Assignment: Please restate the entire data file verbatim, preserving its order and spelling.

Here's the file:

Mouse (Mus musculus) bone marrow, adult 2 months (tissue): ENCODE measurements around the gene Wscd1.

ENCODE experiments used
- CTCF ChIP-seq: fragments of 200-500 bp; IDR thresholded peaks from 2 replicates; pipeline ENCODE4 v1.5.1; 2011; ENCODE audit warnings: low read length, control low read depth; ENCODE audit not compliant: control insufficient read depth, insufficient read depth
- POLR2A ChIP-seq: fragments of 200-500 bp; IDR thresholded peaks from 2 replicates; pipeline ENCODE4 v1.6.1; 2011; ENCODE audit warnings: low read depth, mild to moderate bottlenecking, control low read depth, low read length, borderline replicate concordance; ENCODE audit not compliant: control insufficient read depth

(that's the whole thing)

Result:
Mouse (Mus musculus) bone marrow, adult 2 months (tissue): ENCODE measurements around the gene Wscd1.

ENCODE experiments used
- CTCF ChIP-seq: fragments of 200-500 bp; IDR thresholded peaks from 2 replicates; pipeline ENCODE4 v1.5.1; 2011; ENCODE audit warnings: low read length, control low read depth; ENCODE audit not compliant: control insufficient read depth, insufficient read depth
- POLR2A ChIP-seq: fragments of 200-500 bp; IDR thresholded peaks from 2 replicates; pipeline ENCODE4 v1.6.1; 2011; ENCODE audit warnings: low read depth, mild to moderate bottlenecking, control low read depth, low read length, borderline replicate concordance; ENCODE audit not compliant: control insufficient read depth